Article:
public function test(){
    echo "bar";
  }   
}          

function test(Foo ...$params){
  foreach($params as $param){
    $param->test();
  }   
}   

$f = new Foo();
$b = new Bar();

$arrayOfFoo = [$f,$b];

test(...$arrayOfFoo);
//will output "foobar"


The Limitations:

  1. This isn't technically a solution, as you aren't really passing a typed array. Instead, you use the array unpacking operator1 (the "..." in the function call) to convert your array to a list of parameters, each of which must be of the type hinted in the variadic declaration2 (which also employs an ellipsis).

  2. The "..." in the function call is absolutely necessary (which isn't surprising, given the above). Trying to call

    test($arrayOfFoo)
    

    in the context of the above example will yield a type error, as the compiler expects parameter(s) of foo, not an array. See below for an, albeit hacky, solution to pass in an array of a given type directly, while preserving some type-hinting.

  3. Variadic functions may only have one variadic parameter and it must be the last parameter (since otherwise how might the compiler determine where the variadic parameter ends and the next begins) meaning you couldn't declare functions along the lines of

    function test(Foo ...$foos, Bar ...$bars){ 
        //...
    }
    

    or

    function test(Foo ...$foos, Bar $bar){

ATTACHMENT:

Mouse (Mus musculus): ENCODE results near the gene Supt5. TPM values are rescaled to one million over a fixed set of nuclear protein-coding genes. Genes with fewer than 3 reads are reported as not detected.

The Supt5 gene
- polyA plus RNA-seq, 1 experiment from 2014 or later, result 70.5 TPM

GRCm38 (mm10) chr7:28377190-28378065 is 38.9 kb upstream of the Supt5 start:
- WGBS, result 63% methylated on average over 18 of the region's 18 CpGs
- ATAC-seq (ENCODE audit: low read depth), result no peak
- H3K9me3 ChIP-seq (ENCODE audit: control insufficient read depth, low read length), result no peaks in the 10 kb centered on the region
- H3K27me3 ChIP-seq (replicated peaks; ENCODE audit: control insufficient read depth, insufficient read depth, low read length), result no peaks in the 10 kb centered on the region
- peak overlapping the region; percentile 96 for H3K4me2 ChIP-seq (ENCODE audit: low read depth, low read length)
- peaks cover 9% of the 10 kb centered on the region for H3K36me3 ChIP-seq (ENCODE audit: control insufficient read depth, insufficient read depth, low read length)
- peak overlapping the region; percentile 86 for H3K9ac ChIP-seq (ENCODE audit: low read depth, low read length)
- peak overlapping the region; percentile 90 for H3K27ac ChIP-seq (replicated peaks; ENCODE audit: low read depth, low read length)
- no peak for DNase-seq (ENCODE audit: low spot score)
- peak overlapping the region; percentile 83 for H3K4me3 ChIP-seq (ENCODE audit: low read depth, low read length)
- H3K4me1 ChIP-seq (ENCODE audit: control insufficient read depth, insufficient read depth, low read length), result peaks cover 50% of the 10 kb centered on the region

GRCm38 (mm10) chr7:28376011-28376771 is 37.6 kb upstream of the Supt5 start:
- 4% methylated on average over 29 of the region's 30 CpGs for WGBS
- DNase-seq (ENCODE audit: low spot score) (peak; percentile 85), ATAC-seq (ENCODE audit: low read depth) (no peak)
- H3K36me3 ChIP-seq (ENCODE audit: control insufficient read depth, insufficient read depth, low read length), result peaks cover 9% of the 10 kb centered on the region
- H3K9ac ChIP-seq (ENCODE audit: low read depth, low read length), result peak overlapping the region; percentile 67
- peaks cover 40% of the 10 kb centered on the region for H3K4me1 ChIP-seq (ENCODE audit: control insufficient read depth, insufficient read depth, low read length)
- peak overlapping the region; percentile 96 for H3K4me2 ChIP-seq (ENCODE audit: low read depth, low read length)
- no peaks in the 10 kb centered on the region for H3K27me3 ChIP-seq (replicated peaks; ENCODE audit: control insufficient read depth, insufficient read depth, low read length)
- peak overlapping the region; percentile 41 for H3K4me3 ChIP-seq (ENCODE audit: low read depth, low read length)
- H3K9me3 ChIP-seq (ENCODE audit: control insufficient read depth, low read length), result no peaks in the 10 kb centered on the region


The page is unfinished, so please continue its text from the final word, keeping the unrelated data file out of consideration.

//...
    }
    


An Only-Slightly-Better-Than-Just-Checking-Each-Element Alternative:

The following procedure is better than just checking the type of each element insofar as (1) it guarantees the parameters used in the functional body are of the correct type without cluttering the function with type checks, and (2) it throws the usual type exceptions.

Consider:

function alt(Array $foos){
    return (function(Foo ...$fooParams){

        //treat as regular function body

        foreach($fooParams as $foo){
            $foo->test();
        }

    })(...$foos);
}

The idea is define and return the result of an immediately invoked closure that takes care of all the variadic / unpacking business for you. (One could extend the principle further, defining a higher order function that generates functions of this structure, reducing boilerplate). In the above example:

alt($arrayOfFoo) // also outputs "foobar"

The issues with this approach include:

(1) Especially to inexperienced developers, it may be unclear.

(2) It may incur some performance overhead.

(3) It, much like just internally checking the array elements, treats the type checking as an implementational detail, insofar as one must inspect the function declaration (or enjoy type exceptions) to realize that only a specifically typed array is a valid parameter. In an interface or abstract function, the full type hint could not be encoded; all one could do is comment that an implementation of the above sort (or something similar) is expected.


Notes

[1]. In a nutshell: array unpacking renders equivalent

example_function($a,$b,$c);

and

example_function(...[$a,$b,$c]);


[2]. In a nutshell: variadic functions of the form

function example_function(Foo ...$bar){